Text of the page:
Pumpkin Donuts and Odd Jobs Funded My Trip to Panama
I had to come up with $1,500, so I got creative.
In my senior year of college, I decided to visit Panama for winter break. I planned to volunteer and sightsee around the charming Casco Viejo and visit sites like Cerro Ancon and the Panama Canal. Some of my best friends were planning on going too, and I was dying to get back to Latin America after returning from a study abroad in Buenos Aires.
It was a no-brainer, at least for the excitement factor. Not so much for my finances. The trip cost me around $1,500, including flights, the volunteer program fee, food and accommodation. When I made the decision to go, the amount of work hours it would take me to amass one thousand five hundred dollars wasn’t really a factor.
That semester, I was juggling a full course load, two theses, and volunteer commitments, as well as teaching exercise classes at the university gym and working part-time at a residence hall reception desk. As soon as I had to start making payments for the trip, I realized I was in trouble. I needed more money, but I couldn’t fit in another part-time job. Nobody would hire me from 10:30 a.m. to 1:15 p.m. on a Tuesday afternoon or 2:05 p.m. to 4:00 p.m. on a Friday.
I considered writing a letter and asking friends and family to support me. This was a volunteer trip, after all. People asked for sponsors for volunteering all the time, and I’d already garnered several donations for a previous volunteer trip. That idea was quickly eliminated as soon as my mother caught wind, who, in maintaining correct social etiquette reprimanded me for thinking of asking people for money again. “You do not ask for money more than once!” she said firmly.
I knew for Christmas I would ask my family to give me money for the trip in lieu of any material present, but that wouldn’t be until December. The payments were due now.
So I had to get creative.
I had my first idea when my mother came to visit. She’s a food blogger and writer who brought me her latest baking obsession: cranberry pumpkin donuts with cream cheese icing. My five roommates and I managed to eat the entire batch in one sitting. They were delicious, perfect with coffee and highly addictive.
They were also trendy.
I live in Indiana, which somehow adds an extra dimension to the term “basic.” When people in NYC start tweeting about pumpkin spiced lattes, then people in Indiana demand their right to have them too. If all things pumpkin were in, then these pumpkin donuts would certainly sell.
I decided to take my mother’s recipe, bake donuts, and sell them to hungry Hunter rain boot-wearing sorority girls across campus. They wouldn’t be my only customers, of course. Everyone—as I quickly found out—loves a pumpkin donut.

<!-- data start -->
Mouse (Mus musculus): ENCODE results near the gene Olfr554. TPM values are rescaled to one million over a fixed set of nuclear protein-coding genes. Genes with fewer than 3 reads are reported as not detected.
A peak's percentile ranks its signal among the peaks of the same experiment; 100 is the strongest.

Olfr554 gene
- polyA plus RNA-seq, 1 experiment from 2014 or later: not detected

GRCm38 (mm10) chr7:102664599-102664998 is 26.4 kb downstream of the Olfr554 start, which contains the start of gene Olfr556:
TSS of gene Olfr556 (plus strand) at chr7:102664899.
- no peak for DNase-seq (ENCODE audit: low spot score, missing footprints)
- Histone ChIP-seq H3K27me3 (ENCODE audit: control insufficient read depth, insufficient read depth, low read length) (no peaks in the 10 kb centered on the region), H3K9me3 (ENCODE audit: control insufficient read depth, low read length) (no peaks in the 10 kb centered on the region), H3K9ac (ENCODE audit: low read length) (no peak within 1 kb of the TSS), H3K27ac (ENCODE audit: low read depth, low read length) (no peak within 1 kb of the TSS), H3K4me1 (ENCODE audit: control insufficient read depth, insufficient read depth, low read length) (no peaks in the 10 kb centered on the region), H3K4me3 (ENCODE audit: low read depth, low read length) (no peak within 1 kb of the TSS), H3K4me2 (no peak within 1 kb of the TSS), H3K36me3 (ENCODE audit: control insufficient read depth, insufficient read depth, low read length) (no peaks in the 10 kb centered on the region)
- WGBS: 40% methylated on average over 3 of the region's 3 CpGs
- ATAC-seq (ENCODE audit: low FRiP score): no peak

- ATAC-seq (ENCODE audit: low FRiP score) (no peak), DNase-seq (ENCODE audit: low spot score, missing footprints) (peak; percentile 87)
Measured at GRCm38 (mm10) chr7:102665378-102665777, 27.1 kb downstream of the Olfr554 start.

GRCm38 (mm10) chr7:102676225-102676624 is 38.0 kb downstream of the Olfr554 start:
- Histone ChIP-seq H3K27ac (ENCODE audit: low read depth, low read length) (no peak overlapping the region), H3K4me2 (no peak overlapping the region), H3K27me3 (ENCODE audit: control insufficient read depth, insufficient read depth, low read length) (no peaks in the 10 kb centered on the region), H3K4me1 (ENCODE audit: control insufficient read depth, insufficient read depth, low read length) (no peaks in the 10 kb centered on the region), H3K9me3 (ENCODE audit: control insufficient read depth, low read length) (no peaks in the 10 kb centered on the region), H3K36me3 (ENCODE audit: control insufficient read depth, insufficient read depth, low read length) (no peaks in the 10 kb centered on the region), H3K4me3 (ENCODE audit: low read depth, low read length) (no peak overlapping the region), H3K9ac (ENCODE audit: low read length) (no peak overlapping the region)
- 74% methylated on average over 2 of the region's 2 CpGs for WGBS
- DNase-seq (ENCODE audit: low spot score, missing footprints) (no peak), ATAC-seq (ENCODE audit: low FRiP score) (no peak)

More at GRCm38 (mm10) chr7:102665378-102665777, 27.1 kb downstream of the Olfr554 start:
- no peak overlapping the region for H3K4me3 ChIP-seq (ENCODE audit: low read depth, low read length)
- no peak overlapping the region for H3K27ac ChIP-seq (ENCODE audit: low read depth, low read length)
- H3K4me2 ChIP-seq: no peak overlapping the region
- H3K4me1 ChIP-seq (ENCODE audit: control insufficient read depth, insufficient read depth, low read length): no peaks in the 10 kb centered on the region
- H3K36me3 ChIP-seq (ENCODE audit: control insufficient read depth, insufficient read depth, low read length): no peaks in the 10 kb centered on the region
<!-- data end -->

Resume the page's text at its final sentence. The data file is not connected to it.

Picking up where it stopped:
I started baking multiple batches a week, packaging each donut in a clear baggie with a twist tie. I set the price at $2 per donut, and then did a series of trials to determine how to best sell them. (I quickly eliminated selling during first-year lectures, for example, because first-year students have meal plans and don’t carry cash.)
I took my creations to club meetings and around town. Around Thanksgiving time, I secured several bulk orders for people’s family gatherings. After that the hype started to dissipate and I couldn’t even sell donuts to my immediate social circle. I had to find another focus.
I logged onto my university’s classified ads, a database I had previously used to search for psychology or sociology studies looking for participants. I still kept my eye out for those studies and participated in any that I qualified for, but this time I looked at the other jobs as well—and found a jackpot. People were offering random jobs you couldn’t have dreamed up.
If I could do it, I did it. I found a weekly (sometimes twice weekly) gig going to a (presumably) wealthy international student’s apartment and picking up boxes of DSW shoe returns she wanted shipped via FedEx. I was paid $30 for around ten minutes of work.
Then there was the wife of another international student who was tired of the city bus and wanted someone to teach her how to drive. I was honest about my lack of qualifications, but my student didn’t mind. Appreciating my calm and encouraging manner, she hired me for two to three lessons a week at $15 an hour.
My social life suffered, as I had to be selective about how often I went to restaurants or what activities I chose to do. I scrambled around, ran late to all my commitments, and had tough moments with friends who wanted to know why I was so money-focused that semester, but in the end, my steady part-time jobs, pumpkin donut sales, and odd jobs got me to Panama.
I may not be financially savvy, but that semester I learned that I could be financially creative. I made dough to make dough, after all—and taught myself about sales, trends, and how to know when your market is saturated. Plus, I became a pretty good donut cook, which will come in handy if I ever need to earn some quick cash in the future.